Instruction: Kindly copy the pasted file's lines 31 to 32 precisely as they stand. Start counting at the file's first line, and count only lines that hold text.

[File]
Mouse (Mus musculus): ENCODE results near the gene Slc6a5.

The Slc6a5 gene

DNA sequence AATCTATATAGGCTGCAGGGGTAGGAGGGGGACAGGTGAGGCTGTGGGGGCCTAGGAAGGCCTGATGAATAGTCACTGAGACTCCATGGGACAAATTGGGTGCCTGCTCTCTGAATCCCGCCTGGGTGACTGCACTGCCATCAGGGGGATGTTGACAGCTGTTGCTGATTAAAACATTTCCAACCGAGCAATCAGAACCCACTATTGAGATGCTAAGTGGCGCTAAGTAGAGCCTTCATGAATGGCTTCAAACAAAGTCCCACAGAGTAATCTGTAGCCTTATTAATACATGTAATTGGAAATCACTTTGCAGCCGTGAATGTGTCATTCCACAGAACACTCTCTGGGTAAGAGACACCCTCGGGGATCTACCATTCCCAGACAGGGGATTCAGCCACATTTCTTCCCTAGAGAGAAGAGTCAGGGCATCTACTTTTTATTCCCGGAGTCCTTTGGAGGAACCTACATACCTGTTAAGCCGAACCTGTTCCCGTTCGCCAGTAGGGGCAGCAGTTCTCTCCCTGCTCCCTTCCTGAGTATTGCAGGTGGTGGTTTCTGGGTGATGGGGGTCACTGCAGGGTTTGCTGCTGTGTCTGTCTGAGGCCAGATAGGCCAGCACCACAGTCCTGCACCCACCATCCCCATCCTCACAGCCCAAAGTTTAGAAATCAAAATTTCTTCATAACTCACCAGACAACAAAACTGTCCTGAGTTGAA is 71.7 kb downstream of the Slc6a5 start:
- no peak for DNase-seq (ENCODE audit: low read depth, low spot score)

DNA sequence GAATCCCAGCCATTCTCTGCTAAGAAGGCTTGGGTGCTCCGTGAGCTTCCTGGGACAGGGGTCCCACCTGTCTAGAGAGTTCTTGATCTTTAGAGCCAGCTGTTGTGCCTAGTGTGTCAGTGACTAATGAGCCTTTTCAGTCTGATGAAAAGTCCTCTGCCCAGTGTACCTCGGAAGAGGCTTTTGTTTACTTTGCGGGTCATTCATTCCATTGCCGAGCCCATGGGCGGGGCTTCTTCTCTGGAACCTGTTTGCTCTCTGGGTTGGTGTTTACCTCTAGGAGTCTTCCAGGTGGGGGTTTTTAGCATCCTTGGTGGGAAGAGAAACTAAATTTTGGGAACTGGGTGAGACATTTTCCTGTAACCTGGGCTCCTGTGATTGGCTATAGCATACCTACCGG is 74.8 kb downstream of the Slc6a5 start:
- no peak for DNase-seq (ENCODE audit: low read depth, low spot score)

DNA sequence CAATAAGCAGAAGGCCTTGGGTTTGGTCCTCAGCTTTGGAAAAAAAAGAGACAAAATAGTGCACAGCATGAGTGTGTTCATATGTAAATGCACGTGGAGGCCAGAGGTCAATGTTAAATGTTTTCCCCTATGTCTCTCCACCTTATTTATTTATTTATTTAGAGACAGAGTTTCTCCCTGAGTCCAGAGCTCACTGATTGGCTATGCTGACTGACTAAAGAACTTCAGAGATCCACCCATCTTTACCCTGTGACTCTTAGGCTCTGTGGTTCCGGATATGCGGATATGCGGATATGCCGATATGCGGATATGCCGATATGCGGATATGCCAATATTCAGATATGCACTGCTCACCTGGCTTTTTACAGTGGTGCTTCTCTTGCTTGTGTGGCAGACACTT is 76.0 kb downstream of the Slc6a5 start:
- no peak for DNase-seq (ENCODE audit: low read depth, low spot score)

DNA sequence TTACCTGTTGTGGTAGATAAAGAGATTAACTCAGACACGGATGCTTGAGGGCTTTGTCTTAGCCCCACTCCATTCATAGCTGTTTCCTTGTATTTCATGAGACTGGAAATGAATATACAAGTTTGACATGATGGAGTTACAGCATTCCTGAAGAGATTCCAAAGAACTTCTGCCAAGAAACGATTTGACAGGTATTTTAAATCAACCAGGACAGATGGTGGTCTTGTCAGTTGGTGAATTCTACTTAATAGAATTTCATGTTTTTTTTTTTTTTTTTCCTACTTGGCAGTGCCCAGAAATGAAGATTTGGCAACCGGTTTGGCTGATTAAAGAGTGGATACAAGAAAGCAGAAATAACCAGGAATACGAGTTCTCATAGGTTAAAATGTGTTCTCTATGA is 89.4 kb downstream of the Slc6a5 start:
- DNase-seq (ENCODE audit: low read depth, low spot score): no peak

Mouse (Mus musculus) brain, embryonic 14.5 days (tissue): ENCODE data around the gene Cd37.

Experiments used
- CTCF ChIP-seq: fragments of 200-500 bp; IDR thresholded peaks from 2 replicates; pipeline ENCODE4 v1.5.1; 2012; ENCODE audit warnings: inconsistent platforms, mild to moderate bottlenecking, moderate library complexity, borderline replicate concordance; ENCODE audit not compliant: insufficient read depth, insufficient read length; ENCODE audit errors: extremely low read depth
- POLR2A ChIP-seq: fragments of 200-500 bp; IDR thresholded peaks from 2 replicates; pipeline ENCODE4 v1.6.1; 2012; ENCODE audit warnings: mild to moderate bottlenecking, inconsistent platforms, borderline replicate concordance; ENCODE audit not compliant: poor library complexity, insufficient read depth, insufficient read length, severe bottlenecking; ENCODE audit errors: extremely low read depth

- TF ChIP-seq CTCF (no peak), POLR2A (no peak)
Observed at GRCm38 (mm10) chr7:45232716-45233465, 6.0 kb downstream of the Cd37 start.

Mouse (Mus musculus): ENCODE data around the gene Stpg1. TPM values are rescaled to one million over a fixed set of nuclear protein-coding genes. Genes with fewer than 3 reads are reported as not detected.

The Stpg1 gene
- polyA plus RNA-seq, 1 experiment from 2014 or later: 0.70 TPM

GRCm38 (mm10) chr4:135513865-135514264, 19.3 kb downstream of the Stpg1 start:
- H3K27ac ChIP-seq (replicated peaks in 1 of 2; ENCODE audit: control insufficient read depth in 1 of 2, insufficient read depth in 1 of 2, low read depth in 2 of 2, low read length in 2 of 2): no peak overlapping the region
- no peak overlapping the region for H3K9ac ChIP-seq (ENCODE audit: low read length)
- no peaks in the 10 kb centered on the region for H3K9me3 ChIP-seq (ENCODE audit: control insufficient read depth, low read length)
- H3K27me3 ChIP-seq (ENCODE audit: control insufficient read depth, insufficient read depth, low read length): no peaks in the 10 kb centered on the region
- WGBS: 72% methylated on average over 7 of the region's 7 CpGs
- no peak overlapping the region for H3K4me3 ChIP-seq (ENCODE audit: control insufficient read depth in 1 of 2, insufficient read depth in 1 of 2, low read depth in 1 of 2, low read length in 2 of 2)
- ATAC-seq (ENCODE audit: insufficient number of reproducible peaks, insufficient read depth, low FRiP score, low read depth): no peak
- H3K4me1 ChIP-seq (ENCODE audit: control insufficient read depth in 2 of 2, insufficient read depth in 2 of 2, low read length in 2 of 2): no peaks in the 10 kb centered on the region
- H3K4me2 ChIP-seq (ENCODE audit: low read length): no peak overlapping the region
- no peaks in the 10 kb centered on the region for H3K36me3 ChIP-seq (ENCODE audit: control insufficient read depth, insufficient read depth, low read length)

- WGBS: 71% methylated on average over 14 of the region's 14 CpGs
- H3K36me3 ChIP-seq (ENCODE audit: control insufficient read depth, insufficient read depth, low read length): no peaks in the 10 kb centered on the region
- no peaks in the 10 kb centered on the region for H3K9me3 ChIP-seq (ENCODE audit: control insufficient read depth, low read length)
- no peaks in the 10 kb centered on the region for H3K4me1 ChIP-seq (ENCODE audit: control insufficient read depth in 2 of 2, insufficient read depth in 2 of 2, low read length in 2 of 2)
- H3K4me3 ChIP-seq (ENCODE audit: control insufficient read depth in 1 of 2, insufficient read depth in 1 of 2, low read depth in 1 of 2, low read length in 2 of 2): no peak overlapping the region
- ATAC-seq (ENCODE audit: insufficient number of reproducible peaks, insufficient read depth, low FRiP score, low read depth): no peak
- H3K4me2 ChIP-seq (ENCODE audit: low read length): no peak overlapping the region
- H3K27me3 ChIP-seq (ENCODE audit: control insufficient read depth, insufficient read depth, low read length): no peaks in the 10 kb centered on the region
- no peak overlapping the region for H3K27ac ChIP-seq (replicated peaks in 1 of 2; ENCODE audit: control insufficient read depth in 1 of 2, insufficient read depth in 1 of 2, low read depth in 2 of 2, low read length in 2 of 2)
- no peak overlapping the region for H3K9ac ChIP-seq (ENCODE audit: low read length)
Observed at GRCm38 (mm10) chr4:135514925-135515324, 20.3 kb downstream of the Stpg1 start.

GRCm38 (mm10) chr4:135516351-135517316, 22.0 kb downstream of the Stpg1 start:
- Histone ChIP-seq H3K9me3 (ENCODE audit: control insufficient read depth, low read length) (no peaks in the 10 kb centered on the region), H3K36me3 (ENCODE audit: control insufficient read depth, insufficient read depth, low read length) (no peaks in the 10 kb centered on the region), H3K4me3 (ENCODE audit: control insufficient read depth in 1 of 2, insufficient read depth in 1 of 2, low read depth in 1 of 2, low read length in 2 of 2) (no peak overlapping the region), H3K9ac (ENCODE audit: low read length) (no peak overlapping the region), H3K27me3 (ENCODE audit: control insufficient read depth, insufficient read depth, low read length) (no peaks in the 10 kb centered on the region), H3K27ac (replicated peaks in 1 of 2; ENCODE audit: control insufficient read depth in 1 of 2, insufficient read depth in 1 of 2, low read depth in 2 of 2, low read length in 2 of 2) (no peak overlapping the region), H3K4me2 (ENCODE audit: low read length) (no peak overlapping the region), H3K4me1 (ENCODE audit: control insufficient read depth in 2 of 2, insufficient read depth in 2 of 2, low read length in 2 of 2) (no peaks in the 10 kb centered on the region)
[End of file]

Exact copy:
- WGBS: 71% methylated on average over 14 of the region's 14 CpGs
- H3K36me3 ChIP-seq (ENCODE audit: control insufficient read depth, insufficient read depth, low read length): no peaks in the 10 kb centered on the region